Takeaway

It’s crunch time

Shabnam Minwalla | Updated on January 09, 2021

Morning shows the day: Fluffy kande pohe, a popular breakfast dish   -  ISTOCK.COM

Although they match their Gujarati, South Indian and North Indian counterparts bite for bite, Maharashtrian snacks are a low-key bunch

* Kelkar and Dattatray are not the only ones to have downed their shutters. A number of Maharashtrian snackeries in Mumbai have shut down or mutated into ‘Chineej’ or cheese pav bhaji eateries

* It’s ironical that, at a time when innumerable regional cuisines — from Assamese to Bihari; Catalonian to Californian — are available at the tap of a phone, the perfect sabudana puri or a glass of tart, pink sol kadhi has become more elusive than ever

* Order a heap of sabudana vadas. Wash them down with piyush — a drink made of dahi and shrikhand — or a tart kokum sarbat. Wrap up the meal with a milky tea

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It’s a great subject for a B-School study. One that could yield a hefty, spiral-bound report with a title like ‘A Study on the Effect of Brand Image on Consumer Preference: A Comparison in the Regional Food Space’.

For, although they match their Gujarati, South Indian and North Indian counterparts bite for bite, Maharashtrian snacks are a low-key bunch. Unlike the ubiquitous dhokla, idli or samosa, they rarely top the charts. You won’t find thalipeeth or sabudana khichdi parked on the counter of the neighbourhood Honesty Store. Or being biked from the Pure Veg eatery around the corner in 12 minutes flat, or reigning over the average club menu alongside cheese toast, spring roll and pav bhaji.

No, indeed. If you want these particular delicacies, you have to seek them out. And not in a straightforward, login-to-Swiggy manner either. It often takes subterfuge, planning and long car rides through the traffic-clogged streets of Mumbai.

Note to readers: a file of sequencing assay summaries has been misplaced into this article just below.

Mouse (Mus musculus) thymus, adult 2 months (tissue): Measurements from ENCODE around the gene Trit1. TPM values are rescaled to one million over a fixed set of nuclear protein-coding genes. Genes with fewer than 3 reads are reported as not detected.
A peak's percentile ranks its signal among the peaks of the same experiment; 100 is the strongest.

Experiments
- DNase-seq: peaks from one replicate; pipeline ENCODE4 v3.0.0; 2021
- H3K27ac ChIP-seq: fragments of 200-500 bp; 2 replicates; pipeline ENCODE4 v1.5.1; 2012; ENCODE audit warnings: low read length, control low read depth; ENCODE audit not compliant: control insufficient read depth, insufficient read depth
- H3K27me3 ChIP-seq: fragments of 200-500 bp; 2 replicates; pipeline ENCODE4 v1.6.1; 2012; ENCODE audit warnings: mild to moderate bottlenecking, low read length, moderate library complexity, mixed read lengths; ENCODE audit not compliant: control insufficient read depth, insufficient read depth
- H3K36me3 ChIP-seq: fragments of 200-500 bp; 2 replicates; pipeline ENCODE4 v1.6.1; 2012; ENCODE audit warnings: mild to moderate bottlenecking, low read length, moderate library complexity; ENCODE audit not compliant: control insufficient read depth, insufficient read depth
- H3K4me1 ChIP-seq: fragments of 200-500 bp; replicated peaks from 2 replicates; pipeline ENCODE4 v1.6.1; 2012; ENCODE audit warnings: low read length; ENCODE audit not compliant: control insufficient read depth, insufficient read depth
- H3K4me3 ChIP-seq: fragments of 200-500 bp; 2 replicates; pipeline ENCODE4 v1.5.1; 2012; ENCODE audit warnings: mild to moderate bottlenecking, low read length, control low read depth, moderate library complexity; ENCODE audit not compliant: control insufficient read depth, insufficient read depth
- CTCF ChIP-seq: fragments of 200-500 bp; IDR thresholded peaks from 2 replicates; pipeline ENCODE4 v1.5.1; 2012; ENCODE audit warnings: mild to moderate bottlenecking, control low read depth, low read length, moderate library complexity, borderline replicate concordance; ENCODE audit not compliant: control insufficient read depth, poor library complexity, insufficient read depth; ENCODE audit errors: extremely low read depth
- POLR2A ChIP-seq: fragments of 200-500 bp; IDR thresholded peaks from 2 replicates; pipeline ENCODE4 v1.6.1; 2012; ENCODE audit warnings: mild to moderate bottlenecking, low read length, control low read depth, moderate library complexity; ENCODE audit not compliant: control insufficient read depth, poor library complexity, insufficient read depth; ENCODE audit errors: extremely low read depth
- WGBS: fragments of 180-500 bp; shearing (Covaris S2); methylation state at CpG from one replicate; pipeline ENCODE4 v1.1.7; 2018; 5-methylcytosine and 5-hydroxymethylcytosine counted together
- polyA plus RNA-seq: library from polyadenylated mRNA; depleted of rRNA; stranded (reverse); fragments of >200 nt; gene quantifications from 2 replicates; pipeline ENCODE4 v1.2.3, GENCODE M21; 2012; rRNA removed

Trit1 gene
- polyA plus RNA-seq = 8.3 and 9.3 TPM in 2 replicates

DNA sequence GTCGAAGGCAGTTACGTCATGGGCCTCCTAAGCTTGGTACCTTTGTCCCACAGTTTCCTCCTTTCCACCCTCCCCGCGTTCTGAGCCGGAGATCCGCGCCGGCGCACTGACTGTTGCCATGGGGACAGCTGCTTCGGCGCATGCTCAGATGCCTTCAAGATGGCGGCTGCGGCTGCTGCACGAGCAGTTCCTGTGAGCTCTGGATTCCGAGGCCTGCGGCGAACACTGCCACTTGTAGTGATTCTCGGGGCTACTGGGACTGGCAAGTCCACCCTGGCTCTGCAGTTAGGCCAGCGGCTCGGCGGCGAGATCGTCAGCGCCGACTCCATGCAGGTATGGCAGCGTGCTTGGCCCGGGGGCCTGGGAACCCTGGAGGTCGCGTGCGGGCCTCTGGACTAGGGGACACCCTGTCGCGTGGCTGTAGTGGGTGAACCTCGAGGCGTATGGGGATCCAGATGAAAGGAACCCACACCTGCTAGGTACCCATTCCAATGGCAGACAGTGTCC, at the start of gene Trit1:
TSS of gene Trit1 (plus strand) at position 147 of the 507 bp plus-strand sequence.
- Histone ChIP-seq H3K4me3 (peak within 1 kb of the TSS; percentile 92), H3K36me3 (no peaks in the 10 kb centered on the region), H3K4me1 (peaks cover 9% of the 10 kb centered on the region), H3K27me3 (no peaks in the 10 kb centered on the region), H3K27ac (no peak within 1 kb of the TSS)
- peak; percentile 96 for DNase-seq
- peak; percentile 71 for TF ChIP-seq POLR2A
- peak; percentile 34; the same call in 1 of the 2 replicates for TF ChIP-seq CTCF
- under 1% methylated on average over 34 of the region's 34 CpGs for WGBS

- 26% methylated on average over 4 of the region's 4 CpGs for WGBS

As a journalist at The Times of India, for example, I realised that the best way to tuck into the perfect kande pohe was to fix a mid-morning appointment with Pramod Navalkar. The outspoken Shiv Sena leader could be relied upon to provide not just a juicy controversy, but also the fluffiest, lightest concoction of flattened rice cooked with onion, potato and a smattering of spices. And the upvas thali at Kelkar Vishranti Gruh at Mumbai’s Fort area — with its thalipeeth, sabudana khichdi, fruit raita and fried potato bhaji — was an office ritual during Navratri (a time of year when many Mumbaikars are fasting and upvas or vrat thalis are in great demand).

Sadly, that matchless poha and annual fruit raita now exist only in the realm of nostalgia. Navalkar has made his way to the grand Lunch Home in the sky. Where, one hopes, the much-mourned Kelkar Vishranti Gruh and Dattatray Boarding House have taken over the catering and are serving crisp-soft sabudana vadas and glasses of cool cardamom-sprinkled piyush for Sunday lunch.

Hot and crispy: Old-time eateries in Mumbai continue to serve old-time fare such as sabudana vada

 

Kelkar and Dattatray are not the only ones to have downed their shutters. A number of Maharashtrian snackeries in Mumbai have shut down or mutated into ‘Chineej’ or cheese pav bhaji eateries. And it’s ironical that, at a time when innumerable regional cuisines — from Assamese to Bihari; Catalonian to Californian — are available at the tap of a phone, the perfect sabudana puri or glass of tart, pink sol kadhi have become more elusive than ever.